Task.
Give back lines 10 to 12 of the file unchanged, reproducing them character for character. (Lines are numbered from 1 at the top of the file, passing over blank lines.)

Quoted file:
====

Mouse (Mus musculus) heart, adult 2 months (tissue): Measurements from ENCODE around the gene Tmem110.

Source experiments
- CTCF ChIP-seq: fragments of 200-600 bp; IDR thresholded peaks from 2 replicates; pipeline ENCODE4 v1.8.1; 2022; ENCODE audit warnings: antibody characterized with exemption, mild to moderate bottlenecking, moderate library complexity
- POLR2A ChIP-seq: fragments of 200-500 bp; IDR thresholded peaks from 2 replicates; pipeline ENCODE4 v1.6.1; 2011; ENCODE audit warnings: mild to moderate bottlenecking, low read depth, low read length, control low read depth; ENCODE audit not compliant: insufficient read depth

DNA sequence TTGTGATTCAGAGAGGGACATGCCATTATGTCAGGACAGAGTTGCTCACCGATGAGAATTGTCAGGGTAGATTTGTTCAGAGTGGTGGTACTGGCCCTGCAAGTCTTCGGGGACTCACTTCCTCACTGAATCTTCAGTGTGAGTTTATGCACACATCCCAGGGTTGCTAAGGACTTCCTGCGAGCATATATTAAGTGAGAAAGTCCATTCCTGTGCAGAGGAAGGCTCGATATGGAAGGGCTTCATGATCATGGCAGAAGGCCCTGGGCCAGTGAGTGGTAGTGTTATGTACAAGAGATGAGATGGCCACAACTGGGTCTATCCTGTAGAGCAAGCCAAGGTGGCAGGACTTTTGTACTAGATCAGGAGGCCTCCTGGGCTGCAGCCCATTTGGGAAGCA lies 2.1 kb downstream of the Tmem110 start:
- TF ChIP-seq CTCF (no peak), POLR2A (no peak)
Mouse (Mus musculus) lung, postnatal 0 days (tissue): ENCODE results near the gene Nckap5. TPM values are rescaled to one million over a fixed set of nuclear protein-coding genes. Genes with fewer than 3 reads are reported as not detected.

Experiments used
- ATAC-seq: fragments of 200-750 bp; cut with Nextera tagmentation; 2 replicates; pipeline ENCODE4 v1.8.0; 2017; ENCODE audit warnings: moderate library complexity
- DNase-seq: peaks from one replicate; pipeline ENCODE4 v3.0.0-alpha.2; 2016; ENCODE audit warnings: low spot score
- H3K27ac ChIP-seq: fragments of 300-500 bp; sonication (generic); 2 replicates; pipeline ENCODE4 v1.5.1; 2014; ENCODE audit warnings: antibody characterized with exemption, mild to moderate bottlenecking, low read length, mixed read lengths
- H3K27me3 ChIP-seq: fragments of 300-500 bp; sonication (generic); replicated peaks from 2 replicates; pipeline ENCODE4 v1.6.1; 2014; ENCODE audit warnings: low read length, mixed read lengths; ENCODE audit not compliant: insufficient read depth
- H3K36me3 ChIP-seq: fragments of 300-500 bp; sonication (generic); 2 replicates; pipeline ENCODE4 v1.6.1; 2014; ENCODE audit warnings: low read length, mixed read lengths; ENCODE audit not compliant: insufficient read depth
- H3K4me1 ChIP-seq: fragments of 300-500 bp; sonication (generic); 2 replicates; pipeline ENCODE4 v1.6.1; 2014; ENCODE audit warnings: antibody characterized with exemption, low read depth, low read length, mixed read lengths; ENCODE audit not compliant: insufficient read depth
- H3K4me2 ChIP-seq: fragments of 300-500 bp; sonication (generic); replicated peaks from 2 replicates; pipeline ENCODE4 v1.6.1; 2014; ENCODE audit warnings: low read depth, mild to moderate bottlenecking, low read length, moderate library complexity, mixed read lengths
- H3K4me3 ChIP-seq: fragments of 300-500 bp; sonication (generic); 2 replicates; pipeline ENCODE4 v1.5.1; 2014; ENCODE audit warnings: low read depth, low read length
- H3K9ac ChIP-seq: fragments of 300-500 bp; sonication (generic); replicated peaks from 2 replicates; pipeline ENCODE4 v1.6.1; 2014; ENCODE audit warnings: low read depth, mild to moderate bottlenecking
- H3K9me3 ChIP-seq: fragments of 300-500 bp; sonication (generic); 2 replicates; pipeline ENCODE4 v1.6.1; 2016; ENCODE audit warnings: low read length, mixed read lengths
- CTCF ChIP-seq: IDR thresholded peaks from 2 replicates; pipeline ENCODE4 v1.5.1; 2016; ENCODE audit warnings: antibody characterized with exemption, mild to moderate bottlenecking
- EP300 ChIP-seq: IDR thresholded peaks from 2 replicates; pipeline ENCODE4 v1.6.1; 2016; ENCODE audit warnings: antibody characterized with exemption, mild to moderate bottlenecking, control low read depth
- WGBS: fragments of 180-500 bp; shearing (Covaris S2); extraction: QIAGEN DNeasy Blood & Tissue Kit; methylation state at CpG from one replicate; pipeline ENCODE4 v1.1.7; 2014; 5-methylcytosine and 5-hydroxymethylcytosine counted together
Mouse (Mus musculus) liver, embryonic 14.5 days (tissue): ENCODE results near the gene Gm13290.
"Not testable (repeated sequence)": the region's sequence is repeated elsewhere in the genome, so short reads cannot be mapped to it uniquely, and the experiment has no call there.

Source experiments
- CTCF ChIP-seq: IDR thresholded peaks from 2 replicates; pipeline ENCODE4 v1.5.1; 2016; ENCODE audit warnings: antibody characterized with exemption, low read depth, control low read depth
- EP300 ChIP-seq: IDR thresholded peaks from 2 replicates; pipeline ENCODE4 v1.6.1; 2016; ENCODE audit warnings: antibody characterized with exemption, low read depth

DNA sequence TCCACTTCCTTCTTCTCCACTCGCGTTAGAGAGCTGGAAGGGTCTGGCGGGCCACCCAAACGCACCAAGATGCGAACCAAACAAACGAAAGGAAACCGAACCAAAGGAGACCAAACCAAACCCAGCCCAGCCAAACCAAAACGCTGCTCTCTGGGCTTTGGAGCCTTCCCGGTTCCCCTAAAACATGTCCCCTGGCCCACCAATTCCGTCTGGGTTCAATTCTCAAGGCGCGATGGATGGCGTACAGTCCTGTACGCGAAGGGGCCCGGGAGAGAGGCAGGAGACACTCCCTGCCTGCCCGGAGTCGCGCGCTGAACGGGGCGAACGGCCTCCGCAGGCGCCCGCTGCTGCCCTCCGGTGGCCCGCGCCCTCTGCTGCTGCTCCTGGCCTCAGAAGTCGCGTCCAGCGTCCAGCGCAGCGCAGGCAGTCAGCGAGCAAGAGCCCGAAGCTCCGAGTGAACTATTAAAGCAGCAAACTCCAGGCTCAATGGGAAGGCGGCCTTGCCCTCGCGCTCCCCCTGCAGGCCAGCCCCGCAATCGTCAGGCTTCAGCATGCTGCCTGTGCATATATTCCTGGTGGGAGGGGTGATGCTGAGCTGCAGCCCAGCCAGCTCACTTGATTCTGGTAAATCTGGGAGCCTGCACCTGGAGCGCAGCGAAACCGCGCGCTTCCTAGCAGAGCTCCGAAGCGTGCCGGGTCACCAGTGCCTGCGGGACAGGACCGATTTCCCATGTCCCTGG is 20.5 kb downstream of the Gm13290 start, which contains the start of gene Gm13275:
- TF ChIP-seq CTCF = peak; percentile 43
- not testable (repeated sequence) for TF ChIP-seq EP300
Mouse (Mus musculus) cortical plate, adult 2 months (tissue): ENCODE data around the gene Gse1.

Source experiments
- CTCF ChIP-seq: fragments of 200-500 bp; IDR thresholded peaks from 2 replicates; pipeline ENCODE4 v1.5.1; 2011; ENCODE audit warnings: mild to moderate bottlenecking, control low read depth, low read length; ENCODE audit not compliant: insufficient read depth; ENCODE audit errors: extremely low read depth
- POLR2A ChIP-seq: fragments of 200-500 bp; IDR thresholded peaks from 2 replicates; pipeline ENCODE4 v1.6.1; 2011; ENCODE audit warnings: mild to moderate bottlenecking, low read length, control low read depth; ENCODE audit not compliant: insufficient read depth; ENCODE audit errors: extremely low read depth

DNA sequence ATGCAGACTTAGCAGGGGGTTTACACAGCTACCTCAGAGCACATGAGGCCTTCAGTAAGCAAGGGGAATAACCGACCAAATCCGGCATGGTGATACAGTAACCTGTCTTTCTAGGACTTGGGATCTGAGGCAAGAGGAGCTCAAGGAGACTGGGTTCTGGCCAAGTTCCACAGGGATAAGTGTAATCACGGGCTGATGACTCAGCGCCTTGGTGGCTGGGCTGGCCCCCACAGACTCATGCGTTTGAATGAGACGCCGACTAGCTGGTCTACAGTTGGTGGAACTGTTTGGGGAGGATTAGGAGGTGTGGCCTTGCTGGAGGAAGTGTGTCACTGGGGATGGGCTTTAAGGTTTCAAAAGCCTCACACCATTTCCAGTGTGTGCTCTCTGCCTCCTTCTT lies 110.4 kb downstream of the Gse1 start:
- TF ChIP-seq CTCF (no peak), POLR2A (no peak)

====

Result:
- DNase-seq: peaks from one replicate; pipeline ENCODE4 v3.0.0-alpha.2; 2016; ENCODE audit warnings: low spot score
- H3K27ac ChIP-seq: fragments of 300-500 bp; sonication (generic); 2 replicates; pipeline ENCODE4 v1.5.1; 2014; ENCODE audit warnings: antibody characterized with exemption, mild to moderate bottlenecking, low read length, mixed read lengths
- H3K27me3 ChIP-seq: fragments of 300-500 bp; sonication (generic); replicated peaks from 2 replicates; pipeline ENCODE4 v1.6.1; 2014; ENCODE audit warnings: low read length, mixed read lengths; ENCODE audit not compliant: insufficient read depth